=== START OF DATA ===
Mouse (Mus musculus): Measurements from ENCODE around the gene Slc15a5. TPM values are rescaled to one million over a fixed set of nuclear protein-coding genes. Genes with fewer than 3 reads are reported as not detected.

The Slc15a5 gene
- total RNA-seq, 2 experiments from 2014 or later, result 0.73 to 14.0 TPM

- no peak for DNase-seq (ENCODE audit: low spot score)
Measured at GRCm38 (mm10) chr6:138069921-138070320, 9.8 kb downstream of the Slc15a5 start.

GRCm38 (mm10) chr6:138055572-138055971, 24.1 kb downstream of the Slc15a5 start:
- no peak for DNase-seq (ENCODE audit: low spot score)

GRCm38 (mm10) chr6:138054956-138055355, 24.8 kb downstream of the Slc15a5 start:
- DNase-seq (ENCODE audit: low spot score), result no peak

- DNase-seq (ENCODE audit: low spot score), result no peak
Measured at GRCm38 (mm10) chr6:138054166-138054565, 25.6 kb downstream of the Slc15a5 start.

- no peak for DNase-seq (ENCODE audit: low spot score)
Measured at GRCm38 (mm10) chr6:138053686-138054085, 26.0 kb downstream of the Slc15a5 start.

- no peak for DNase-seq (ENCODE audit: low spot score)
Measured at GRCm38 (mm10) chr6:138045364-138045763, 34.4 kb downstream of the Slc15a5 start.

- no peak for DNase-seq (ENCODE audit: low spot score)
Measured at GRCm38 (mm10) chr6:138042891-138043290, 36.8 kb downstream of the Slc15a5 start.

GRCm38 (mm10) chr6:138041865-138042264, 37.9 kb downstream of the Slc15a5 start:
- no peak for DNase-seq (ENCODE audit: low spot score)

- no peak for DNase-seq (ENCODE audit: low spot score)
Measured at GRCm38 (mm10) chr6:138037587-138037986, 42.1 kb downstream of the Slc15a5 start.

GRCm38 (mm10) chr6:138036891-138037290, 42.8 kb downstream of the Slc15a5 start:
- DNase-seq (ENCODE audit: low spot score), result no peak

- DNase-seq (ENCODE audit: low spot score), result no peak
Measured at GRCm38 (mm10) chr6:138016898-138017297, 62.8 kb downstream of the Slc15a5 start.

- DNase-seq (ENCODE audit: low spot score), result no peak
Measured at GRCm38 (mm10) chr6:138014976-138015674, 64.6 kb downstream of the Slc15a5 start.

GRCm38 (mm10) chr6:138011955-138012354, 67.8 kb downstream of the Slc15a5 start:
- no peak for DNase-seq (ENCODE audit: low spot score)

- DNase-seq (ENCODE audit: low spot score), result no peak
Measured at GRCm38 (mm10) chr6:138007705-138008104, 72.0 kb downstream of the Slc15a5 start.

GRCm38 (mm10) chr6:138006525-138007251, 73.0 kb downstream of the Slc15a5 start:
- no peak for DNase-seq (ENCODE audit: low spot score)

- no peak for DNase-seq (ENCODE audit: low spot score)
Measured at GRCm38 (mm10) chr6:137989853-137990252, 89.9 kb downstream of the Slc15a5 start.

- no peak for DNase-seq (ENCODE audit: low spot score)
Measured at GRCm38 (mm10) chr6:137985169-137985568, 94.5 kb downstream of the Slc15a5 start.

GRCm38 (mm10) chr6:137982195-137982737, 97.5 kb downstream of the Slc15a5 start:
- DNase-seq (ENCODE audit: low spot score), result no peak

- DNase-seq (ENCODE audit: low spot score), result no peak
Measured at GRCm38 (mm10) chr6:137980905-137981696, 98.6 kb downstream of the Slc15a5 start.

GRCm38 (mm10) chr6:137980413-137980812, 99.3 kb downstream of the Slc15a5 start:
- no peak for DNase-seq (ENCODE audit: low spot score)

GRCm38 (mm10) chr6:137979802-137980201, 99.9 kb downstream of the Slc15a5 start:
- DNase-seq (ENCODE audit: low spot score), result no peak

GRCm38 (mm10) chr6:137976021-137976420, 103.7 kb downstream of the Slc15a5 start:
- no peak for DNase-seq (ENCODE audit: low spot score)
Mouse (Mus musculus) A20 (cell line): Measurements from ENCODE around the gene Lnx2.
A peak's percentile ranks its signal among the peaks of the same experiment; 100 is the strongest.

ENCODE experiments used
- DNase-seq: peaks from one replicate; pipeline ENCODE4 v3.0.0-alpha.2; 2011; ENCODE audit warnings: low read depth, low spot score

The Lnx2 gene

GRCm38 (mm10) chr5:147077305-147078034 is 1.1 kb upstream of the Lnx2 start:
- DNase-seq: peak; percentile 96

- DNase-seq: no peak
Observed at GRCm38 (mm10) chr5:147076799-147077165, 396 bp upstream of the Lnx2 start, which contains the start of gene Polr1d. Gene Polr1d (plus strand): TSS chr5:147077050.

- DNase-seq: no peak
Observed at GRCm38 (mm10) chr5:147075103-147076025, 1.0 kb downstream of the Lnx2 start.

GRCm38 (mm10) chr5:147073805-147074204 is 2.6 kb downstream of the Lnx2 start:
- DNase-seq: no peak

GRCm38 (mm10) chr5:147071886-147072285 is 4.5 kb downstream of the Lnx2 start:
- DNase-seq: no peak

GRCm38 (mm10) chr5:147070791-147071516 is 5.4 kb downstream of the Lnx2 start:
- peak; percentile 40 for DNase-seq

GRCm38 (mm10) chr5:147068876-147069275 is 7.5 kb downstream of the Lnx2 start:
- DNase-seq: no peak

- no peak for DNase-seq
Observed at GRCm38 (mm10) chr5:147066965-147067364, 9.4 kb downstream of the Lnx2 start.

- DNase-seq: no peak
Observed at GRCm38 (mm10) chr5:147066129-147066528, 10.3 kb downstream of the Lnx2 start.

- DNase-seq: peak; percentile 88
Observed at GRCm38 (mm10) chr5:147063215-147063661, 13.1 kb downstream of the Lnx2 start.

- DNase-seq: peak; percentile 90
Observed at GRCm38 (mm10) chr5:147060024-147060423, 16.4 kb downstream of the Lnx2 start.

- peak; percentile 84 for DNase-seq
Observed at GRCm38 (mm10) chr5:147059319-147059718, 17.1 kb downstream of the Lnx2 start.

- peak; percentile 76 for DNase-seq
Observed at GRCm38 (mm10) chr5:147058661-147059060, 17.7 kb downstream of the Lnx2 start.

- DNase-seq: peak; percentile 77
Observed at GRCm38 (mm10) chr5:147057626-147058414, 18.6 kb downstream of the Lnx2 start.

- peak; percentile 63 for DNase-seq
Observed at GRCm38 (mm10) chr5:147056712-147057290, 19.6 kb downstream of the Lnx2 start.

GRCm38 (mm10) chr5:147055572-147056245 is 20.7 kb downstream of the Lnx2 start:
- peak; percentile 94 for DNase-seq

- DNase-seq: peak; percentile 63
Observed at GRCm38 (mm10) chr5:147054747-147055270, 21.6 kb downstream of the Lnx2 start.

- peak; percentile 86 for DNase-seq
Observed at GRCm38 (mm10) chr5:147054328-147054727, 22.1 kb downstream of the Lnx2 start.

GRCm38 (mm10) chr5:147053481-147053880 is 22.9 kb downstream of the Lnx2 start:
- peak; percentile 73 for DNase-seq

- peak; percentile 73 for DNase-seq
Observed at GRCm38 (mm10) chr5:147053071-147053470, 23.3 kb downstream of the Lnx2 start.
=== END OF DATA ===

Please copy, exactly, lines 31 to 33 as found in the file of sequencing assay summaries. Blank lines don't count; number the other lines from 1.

Measured at GRCm38 (mm10) chr6:138007705-138008104, 72.0 kb downstream of the Slc15a5 start.

GRCm38 (mm10) chr6:138006525-138007251, 73.0 kb downstream of the Slc15a5 start:
- no peak for DNase-seq (ENCODE audit: low spot score)